Arbor was surprisingly bittersweet.
They were able to pay their bar tab,
reimburse the Brown Jug for the
entry fee and talk on local radio
shows. Velissaris was able send his
mom and stepfather on a cruise.
But the fact that they won one of
the world's biggest drinking con-
tests has sent ripples of discontent
through the athletic department
and some alumni networks.
But while some are disap-
pointed in the way Team France
represented the University, most
have found humor and a little extra
Wolverine pride in the duo's vic-
tory. Velissaris noted that Coben,
whose more celebrated national
championship came in 2003 in
platform diving, has probably
received more media attention
after winning this tournament.
And while, after a weekend of
glory, Velissaris has returned to
working toward his doctorate in
clinical psychology and Coben has
See KOLODGY, page 7

City Council member Leigh Greden (D-Ward 3) talks with MSA President Jesse Levine at a public
hearing about the proposed lease ordinance last night.
Students, com-munit
voiceoff on ordinance

80 other teams to win the "World
Series of Beer Pong," held just out-
side Las Vegas.
Jason Coben and Nick Velissa-
ris, both former Michigan athletes,
took the skills they honed at house
parties and bars and translated
them into success at the national
tournament, where they won 18
games, lost three and returned to
Ann Arbor with a (literally) giant
$10,000 check.
The road to the national
championship was a long one
for the duo, who met the sum-
mer between their freshman and
sophomore years at the University
when they became temporary
neighbors. They competed togeth-
er for a few months and decided

age height. Defeating Coben and
Velissaris became a badge of honor
- so much so that a Facebook.com
group has been created for those
who were able to topple the even-
tual national champions.
According to the description,
the group "I've Defeated Team
France ... and They Cried Like a
Little Bitch," is "devoted to all of
us degenerates who have missed
class, turned in papers late, failed
exams and gone to bed at 9:00 am.
for weeks straight just to see these
two little guys lay claim to the title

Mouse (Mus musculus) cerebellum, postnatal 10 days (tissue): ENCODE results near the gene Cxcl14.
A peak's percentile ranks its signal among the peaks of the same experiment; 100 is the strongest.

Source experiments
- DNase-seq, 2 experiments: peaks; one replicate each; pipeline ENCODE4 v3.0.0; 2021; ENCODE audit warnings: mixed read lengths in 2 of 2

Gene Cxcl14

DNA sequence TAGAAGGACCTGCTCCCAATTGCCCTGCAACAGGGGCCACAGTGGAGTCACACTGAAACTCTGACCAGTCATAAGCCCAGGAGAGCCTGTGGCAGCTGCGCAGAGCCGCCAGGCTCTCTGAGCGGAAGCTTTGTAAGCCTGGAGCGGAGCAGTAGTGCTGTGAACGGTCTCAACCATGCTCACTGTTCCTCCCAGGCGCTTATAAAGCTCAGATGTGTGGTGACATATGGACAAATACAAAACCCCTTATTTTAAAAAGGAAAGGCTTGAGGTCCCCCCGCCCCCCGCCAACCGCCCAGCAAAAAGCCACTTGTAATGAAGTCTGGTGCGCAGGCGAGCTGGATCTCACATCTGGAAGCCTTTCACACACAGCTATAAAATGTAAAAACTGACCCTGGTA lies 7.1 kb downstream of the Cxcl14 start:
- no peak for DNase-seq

when we know on any given Mon.-
Sun we could lay a beatin' on them
and smash their big bong skillz!!!"
When they learned the Brown
Jug would sponsor their $550

Committee to bring opinions
about lease-date ordinance .
from hearing to City Council
By Michael Coulter
For the Daily
Student tenants sounded off as the ongoing
tug-of-war over a proposal to push back leasing
dates in Ann Arbor heated up last night in the
chambers of the Michigan Student Assembly.
MSA's External Relations Committee held
the public hearing for students and community
members to express their views about the pro-
posed ordinance.

Members of the newly formed City Council
Student Relations Committee - which includes
City Council members Leigh Greden (D-Ward 3)
and Wendy Woods (D-Ward 5), as well as five
student representatives - ran yesterday's forum.
Representatives from the committee will
present a recommendation about the ordinance
to City Council at some point between Feb. 8 and
Feb. 20. After considering the dialogue at last
night's meeting, as well as the recommendation
of the committee, the council will decide wheth-
er or not to approve the measure. If approved in
February, the lease date ordinance will appear
on a citywide ballot in March.
The current language of the ordinance pro-
See HEARING, page 7

Hollywood alum
gives back to 'U'

Mock filibuster cut short
after Senate calls it quits

By Elizabeth Wahl
For The Daily

Peter Benedek, a University alum
and senior partner of the Hollywood.
powerhouse United Talent Agency,
hasn't forgotten about his alma
He and his wife A L U
Barbara recently
donated $1 million
to the University, the
majority of which will

and the Athletic Department.
The Benedeks are also provid-
ing funds to benefit the upcoming
Arthur Miller Theater.
Benedek is one of Hollywood's
most influential and powerful
agents. Among others, United rep-
resents Johnny Depp,
M N I Jack Black and Harri-
son Ford.
The first person
at his Long Island
high school to attend

ACLU chapter
protests Samuel
Alito's nomination to
Supreme Court
By Dylan Saunders
For the Daily
Members of the University
Law School's chapter of the
ACLU staging a mock filibus-
ter in front of the Michigan
Union yesterday went home

Alito's nomination.
News that a last-minute
attempt by Democrats to block
the nomination had failed,
though, cut the filibuster to 12-
and-a-half hours.
At 9:30 last night, Law stu-
dent Jeff Landau, who orga-
nized the filibuster, decided to
pack up and go home.
Before then, law students
carrying signs, informational
flyers and a bullhorn voiced
opposition to the New Jersey

with Alito and his track
record," said first-year law stu-
dent Joshua Kay, a member of
the Washtenaw County ACLU.
"The ACLU is all about pro-
tecting the Constitution and
Alito is for eroding it."
But after a cloture vote of 72
to 25 yesterday, a filibuster led
by Senate Democrats is now
out of the question. Invoking
cloture prevents senators from
debating Alito's nomination for
more than 30 hours and stops